Following his March visit to the Greater Philadelphia Boat Show, Gary Kleinschmidt decided, with a mixture of guilt and enthusiasm, that it might be the right time to replace his 22-foot bow rider with a slightly larger boat.
Surely, he thought, in the midst of all the unemployment and financial uncertainty unleashed by COVID-19, boat owners and dealers would be desperate to make a deal.
“I hated to think about all the people affected by the virus,” he said, “but I was still working and had some disposable income. I figured boats would be a dime a dozen.”
Instead, the dealership showrooms Kleinschmidt visited were empty. Whenever he saw something online, it was gone before he could reach for his phone. And when he finally found a boat and drove to Maryland to buy it, he arrived only to discover someone had beaten him to the punch. In contrast, when he put his old rider up for sale on a website, he got 700 hits in less than four hours.
This pandemic’s enforced isolation has propelled cooped-up Americans toward virus-proof outdoor activities with an unexpected velocity. Sales of RVs, bicycles and camping equipment are exploding. But nowhere is this boom more evident than on the water.
“As folks see traditional summer vacations, summer camps and sports leagues being canceled, they’re gravitating toward boating,” said John-Michael Donahue, communication director for the National Marine Manufacturers Association. “In this era of social-distancing, it certainly checks that box.”
Since April, when stay-at-home orders began to be relaxed, frantic buyers have been snapping up anything that floats, from rafts and canoes to luxurious powerboats and yachts. Dealers have sold out. Websites such as Boat Trader have been swamped. Marinas have become trading pits.
“I’ve been doing this 35 years and I’ve never experienced anything like this,” said Tony Tumas, sales manager at South Jersey’s Riverside Marina & Yacht Sales. “Even when we were working remotely, the phone calls wouldn’t stop.”
Despite COVID-19 restrictions, 70% of dealers nationwide reported increased sales this spring, according to Donahue’s group. Sales of used boats jumped 74% this year. Overall, boat sales were up 59% in May over April.
“No matter what kind of boat you’re talking about, there’s been big increases,” said Donahue. “We’re selling them as fast as we can make them.”
But just as the coronavirus has intensified the desire for boats, it’s also made them more scarce. In the outbreak’s early days, factories were shut down and supply lines disrupted. And as demand spiked, dealers quickly disposed of inventory they haven’t been able to replace.
“There’s more demand than can be met because people can’t find boats,” said Jack Ott, manager of Clews & Strawbridge, a marine dealer in Frazer, Chester County. “You call other dealers and they can’t help. They’re in the same situation. And the shortages are right across the board. Parts. Motors. Boats. We hear that things might be back to normal by the fall. But that’s too late to help our summer season.”
Now, as governmental restrictions ease, the situation might at last be changing. U.S.-based boat factories are operating again. Shipments of engines for outboards, which account for 60% of all boat sales, increased in June for a second straight month.
“Like every other industry, we’re facing supply-chain challenges, getting material for our boats,” said Donahue. “We’re still facing some of that now, but the good news is that all our boat manufacturers are back up and running.”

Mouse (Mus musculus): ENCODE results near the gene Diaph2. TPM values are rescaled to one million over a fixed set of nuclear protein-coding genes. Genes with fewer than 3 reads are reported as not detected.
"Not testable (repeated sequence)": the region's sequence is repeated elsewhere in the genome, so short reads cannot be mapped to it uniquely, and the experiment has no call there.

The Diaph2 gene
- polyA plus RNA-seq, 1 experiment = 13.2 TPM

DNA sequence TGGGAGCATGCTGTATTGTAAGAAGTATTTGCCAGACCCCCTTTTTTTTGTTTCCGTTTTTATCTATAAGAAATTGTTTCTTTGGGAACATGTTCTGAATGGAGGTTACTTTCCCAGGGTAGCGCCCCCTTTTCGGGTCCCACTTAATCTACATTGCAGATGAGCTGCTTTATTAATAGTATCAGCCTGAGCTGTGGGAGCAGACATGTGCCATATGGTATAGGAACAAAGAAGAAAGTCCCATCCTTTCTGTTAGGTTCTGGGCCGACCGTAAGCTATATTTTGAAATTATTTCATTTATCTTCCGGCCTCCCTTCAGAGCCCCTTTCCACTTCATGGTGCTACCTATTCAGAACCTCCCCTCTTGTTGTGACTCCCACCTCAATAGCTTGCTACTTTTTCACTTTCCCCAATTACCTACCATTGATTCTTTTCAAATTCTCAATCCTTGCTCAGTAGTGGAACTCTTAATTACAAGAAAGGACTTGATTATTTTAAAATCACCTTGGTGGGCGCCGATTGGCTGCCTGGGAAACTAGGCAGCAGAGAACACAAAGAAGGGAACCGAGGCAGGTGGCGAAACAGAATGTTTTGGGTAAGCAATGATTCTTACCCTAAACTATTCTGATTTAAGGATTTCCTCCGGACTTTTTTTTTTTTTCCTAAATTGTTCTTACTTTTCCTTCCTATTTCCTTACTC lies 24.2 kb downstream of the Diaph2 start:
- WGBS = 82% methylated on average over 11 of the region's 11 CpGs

In 2019, according to the trade association, the boating industry contributed $170 billion to the economy. Overall, there were 15 million watercraft in the U.S., 280,000 of which were bought last year. And an estimated 100 million Americans did some kind of boating in 2019.
Given the current trend, that last number figures to jump substantially in 2020. The nationwide boat chain MarineMax reported that nearly three quarters of its online inquiries this year were from first-time buyers,
“People that maybe hadn’t done it before are realizing that just like camping, boating is a great way to get some family time,” said Tumas. “They’re not able to go to sporting events. Who wants to go to DisneyWorld or the beach? You can get aboard your boat, socially-distance from everybody else, and travel all over the place.”
Kleinschmidt’s experience was typical. When the Chalfont resident, head of retirement strategy at Franklin Templeton, decided to sell his boat, his phone “was ringing off the hook.” After it sold and he found something to replace it — a used, 24-foot bow rider for $40,000 — he bought it sight unseen.
“The market is absolutely crazy,” he said.
The hottest-selling items, insiders said, have been small, towable vessels — jet-skis, kayaks, aluminum fishing boats and small sailboats.
One of the latter was purchased by Kent Steinriede, a medical writer from Bala Cynwyd. A boat owner for 20 years, he’d sold his most recent craft four years ago. Since then, he’s borrowed friends’ boats to sail on the Delaware River, near the Tacony-Palmyra Bridge. And during the COVID-19 outbreak, the crowds he sometimes saw on other vessels spooked him.
“I realized that if I wanted to continue sailing, I was going to have to sail by myself,” he said.
Steinriede searched long and hard on Craig’s List, but every boat that interested him was sold before he could contact the owners. Finally, at a dealership in Lumberton, he found what he called a “social-distancing sailboat” — a 20-year-old, 14-foot, single-handed Laser.
No one can say when this nautical mania will crest, but some predict that its end is nowhere in sight.
“This is something we’re going to be dealing with a long time,” said Tumas, “at least until they get a vaccine.”